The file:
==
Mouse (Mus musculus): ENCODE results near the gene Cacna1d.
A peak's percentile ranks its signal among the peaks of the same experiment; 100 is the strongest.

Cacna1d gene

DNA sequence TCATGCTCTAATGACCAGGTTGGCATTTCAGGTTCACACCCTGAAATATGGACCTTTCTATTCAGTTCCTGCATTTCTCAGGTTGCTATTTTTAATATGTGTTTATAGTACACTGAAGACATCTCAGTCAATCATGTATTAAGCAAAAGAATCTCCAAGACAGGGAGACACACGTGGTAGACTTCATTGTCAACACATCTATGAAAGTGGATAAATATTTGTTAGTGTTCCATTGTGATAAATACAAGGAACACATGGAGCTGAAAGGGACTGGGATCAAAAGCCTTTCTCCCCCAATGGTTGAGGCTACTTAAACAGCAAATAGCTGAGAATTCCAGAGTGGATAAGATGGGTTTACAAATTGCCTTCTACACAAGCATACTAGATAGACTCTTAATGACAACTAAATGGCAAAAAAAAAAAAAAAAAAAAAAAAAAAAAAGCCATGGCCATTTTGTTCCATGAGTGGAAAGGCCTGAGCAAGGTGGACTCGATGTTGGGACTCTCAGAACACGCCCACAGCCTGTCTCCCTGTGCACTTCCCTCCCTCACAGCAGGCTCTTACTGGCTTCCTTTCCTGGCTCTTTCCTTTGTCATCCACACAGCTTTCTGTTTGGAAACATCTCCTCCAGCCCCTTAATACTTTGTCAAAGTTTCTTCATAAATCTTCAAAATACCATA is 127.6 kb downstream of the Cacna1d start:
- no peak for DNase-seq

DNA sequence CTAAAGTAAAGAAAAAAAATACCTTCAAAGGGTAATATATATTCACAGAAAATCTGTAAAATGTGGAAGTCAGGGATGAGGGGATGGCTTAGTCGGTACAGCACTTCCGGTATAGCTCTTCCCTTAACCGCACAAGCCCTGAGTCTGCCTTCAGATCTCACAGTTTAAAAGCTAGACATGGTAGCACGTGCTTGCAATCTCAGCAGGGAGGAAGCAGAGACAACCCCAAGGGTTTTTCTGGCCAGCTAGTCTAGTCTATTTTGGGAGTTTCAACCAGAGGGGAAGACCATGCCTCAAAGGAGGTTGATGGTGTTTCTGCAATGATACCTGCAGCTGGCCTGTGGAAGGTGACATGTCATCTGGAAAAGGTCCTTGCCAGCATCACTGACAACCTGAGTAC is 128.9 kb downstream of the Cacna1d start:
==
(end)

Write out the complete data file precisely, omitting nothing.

Mouse (Mus musculus): ENCODE results near the gene Cacna1d.
A peak's percentile ranks its signal among the peaks of the same experiment; 100 is the strongest.

Cacna1d gene

DNA sequence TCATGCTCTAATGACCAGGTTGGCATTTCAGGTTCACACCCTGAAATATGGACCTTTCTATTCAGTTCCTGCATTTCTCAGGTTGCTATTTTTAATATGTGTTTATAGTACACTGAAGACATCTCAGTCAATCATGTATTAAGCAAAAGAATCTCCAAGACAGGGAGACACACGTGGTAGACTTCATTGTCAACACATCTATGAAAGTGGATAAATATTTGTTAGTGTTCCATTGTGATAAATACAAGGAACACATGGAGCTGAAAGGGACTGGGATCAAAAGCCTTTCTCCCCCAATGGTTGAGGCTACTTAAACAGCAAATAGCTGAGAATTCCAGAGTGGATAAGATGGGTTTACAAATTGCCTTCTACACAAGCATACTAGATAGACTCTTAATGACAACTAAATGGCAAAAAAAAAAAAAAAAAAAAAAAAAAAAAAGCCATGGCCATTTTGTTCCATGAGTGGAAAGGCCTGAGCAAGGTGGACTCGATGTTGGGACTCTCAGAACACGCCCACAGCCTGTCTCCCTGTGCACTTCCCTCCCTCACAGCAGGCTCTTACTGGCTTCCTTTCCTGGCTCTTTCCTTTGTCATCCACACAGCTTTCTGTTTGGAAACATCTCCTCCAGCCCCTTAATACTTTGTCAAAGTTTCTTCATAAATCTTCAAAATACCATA is 127.6 kb downstream of the Cacna1d start:
- no peak for DNase-seq

DNA sequence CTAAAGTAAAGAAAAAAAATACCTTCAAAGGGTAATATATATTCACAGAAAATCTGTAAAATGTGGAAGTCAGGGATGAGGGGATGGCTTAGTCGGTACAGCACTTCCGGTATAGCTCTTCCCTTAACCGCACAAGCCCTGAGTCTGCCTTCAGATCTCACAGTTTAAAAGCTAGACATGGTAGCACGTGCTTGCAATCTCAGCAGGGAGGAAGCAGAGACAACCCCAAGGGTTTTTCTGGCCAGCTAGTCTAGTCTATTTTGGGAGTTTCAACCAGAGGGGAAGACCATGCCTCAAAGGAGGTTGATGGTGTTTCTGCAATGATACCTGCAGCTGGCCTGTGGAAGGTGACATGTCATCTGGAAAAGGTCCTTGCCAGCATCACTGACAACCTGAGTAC is 128.9 kb downstream of the Cacna1d start: